Demonstrations Erupt in Mogadishu against al-Shabaab and the Transitional Federal Government

Andrew McGregor

February 17, 2011

Following the lead of demonstrators in Egypt and Tunisia, hundreds of Somali youth took to the streets of South Mogadishu on February 13 to denounce both the Transitional Federal Government (TFG) of President Shaykh Sharif Shaykh Ahmad and the Islamist militant movement al-Shabaab, their opponent in the struggle for Somalia’s capital.

TFG TroopsTFG Troops near Mogadishu (Press TV)

Under the watchful eye of African Union peacekeepers, the protestors waved Somali flags, chanted slogans expressing their unwillingness to be recruited by either al-Shabaab or the TFG and vowed to continue daily demonstrations “until we achieve our anti-war goals” (Daily Nation [Nairobi], February 14; Shabelle Media Network, February 13). TFG security forces tried to abort the demonstration by arresting seven organizers a day earlier, but the march occurred as planned.

Mogadishu civilians suffered greater losses in the battle for the city than either of the contesting groups of gunmen. The protest did not appear to have any effect on the warring parties; more than nine civilians were reported killed and 35 injured the next day in the deadly daily crossfire in Mogadishu.  There are reports that leaflets condemning both the TFG and al-Shabaab have begun appearing in parts of the city (Radio Gaalkacyo, February 13).

Perhaps confusing a pro-government demonstration for another anti-TFG/al-Shabaab march, a pickup truck full of TFG troops wheeled up to a pro-TFG rally the following day (February 15) and opened fire on a crowd of hundreds of people carrying pro-government banners, killing four and wounding at least 17 more. The rally had been organized by the Banaadir regional administration and the mayor of Mogadishu, Muhammad Ahmad Tarsan (, February 15; Somaliweyn, February 15).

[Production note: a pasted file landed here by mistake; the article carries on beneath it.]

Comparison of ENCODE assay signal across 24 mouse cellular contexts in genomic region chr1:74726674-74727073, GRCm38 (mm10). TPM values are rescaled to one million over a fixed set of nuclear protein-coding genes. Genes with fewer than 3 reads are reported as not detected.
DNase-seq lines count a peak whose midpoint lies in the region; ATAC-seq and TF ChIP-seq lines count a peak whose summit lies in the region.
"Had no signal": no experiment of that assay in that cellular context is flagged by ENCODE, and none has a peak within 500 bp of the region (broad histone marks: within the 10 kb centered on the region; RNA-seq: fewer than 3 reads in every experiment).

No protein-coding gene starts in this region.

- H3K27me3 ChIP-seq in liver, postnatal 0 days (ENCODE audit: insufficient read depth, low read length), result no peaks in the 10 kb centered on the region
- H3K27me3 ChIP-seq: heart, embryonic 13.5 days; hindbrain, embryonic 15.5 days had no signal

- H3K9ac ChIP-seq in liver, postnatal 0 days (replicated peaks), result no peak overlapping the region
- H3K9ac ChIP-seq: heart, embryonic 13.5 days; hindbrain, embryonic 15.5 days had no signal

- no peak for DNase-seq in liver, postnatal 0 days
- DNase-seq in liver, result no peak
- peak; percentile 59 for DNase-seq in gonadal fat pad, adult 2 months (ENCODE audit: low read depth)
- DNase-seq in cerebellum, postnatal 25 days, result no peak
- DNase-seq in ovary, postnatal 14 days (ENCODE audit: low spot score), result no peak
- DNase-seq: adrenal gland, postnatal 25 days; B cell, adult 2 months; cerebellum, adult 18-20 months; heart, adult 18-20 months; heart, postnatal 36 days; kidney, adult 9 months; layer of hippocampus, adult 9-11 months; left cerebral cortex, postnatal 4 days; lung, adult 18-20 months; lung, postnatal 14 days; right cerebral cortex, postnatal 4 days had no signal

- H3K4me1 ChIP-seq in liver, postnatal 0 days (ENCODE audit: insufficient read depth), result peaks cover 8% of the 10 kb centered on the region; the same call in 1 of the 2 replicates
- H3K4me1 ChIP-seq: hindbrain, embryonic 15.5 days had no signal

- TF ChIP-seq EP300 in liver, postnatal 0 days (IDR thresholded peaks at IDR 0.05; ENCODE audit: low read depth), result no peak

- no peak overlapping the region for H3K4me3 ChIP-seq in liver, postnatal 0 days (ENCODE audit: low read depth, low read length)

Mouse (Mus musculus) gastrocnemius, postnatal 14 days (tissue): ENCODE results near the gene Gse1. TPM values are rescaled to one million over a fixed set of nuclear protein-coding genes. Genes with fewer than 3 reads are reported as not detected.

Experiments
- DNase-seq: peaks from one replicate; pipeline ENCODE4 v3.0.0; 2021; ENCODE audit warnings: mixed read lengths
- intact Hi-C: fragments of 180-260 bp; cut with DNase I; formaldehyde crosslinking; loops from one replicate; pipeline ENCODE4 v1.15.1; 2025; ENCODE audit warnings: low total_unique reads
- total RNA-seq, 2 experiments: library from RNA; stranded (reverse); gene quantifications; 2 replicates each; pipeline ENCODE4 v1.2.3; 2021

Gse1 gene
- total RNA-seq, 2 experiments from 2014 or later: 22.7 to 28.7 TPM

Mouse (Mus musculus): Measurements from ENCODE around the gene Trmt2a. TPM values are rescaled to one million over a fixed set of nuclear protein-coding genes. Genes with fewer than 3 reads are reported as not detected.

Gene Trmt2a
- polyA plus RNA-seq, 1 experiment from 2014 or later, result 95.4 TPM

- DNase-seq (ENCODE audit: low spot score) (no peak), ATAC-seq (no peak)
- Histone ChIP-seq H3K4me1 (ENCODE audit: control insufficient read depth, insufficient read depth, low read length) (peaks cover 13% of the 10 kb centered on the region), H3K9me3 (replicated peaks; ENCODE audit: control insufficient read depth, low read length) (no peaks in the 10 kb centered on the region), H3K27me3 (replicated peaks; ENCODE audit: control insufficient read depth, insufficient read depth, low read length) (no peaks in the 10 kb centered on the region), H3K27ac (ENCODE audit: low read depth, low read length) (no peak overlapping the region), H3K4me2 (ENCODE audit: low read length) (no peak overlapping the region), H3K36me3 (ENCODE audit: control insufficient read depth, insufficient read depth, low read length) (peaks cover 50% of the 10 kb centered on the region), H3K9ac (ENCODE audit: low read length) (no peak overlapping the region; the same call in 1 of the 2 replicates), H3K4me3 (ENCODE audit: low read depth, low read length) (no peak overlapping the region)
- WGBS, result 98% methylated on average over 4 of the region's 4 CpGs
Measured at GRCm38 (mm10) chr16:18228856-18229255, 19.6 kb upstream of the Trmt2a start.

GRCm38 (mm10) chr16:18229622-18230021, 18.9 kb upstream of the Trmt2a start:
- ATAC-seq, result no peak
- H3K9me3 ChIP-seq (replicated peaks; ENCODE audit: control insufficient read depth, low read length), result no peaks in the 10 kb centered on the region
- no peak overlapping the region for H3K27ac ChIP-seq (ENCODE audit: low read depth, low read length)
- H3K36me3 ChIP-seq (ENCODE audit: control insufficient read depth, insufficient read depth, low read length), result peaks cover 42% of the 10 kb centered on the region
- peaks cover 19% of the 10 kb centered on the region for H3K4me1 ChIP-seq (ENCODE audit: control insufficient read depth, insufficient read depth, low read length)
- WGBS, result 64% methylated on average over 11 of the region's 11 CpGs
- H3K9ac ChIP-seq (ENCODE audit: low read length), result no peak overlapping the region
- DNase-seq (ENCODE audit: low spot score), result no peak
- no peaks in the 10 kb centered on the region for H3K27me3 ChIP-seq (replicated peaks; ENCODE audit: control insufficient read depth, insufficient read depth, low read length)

The TFG’s mandate is set to expire in August without having established its writ over any area larger than a few neighborhoods of Mogadishu, but the Somali parliament has taken a unilateral decision (without consultation of its international partners and supporters) to extend the government’s mandate for another three years (, February 12).

A press release from the Somali Affairs Desk of the U.S. Embassy in Nairobi said parliament’s decision to “ignore the African Union’s request for wide consultation and instead to unilaterally extend its term beyond the end of the transition period is a disservice to the people of Somalia and a setback to the establishment of legitimate and effective government… It serves only to further undermine the credibility of the Parliament and risks strengthening al-Shabaab (Somaliweyn, February 4; CNN, February 5). [1]

Al-Shabaab is also seeking to exploit the spirit of recent demonstrations elsewhere in the Islamic world. An al-Shabaab leader, Shaykh Jama Abdusalam, appealed on local radio for Somalis “to carry out Egyptian and Tunisian style uprisings in Somalia… It is good to take up such revolution against all governments that serve the interests of Western countries. We have to follow Muslims who are fighting for their dignity and religion in Tunisia and Egypt” (Alfurqaan Radio, February 14; Daily Nation, February 14). So far, no pro-al-Shabaab demonstrations have been reported in areas controlled by the movement, where most residents are trying to cope with a massive drought and an al-Shabaab ban on international relief efforts.


1. Matt Goshko, Public Affairs Officer, Somali Affairs Unit, U.S. Embassy, Nairobi – Press Release, February 4, 2011.

This article first appeared in the February 17, 2011 issue of the Jamestown Foundation’s Terrorism Monitor